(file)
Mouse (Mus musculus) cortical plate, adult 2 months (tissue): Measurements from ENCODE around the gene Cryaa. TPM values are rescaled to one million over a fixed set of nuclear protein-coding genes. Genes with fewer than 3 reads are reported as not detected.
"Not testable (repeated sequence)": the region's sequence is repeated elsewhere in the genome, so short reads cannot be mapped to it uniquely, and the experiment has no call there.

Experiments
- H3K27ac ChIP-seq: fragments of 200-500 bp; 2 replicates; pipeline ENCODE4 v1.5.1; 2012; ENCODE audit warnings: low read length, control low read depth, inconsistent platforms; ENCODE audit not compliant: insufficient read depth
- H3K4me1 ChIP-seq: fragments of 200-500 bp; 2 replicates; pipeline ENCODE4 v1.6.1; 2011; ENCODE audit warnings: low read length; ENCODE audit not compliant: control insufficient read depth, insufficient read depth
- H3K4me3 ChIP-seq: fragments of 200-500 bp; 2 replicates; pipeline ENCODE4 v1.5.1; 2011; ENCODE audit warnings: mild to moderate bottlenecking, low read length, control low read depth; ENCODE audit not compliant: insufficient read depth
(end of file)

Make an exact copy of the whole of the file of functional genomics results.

Mouse (Mus musculus) cortical plate, adult 2 months (tissue): Measurements from ENCODE around the gene Cryaa. TPM values are rescaled to one million over a fixed set of nuclear protein-coding genes. Genes with fewer than 3 reads are reported as not detected.
"Not testable (repeated sequence)": the region's sequence is repeated elsewhere in the genome, so short reads cannot be mapped to it uniquely, and the experiment has no call there.

Experiments
- H3K27ac ChIP-seq: fragments of 200-500 bp; 2 replicates; pipeline ENCODE4 v1.5.1; 2012; ENCODE audit warnings: low read length, control low read depth, inconsistent platforms; ENCODE audit not compliant: insufficient read depth
- H3K4me1 ChIP-seq: fragments of 200-500 bp; 2 replicates; pipeline ENCODE4 v1.6.1; 2011; ENCODE audit warnings: low read length; ENCODE audit not compliant: control insufficient read depth, insufficient read depth
- H3K4me3 ChIP-seq: fragments of 200-500 bp; 2 replicates; pipeline ENCODE4 v1.5.1; 2011; ENCODE audit warnings: mild to moderate bottlenecking, low read length, control low read depth; ENCODE audit not compliant: insufficient read depth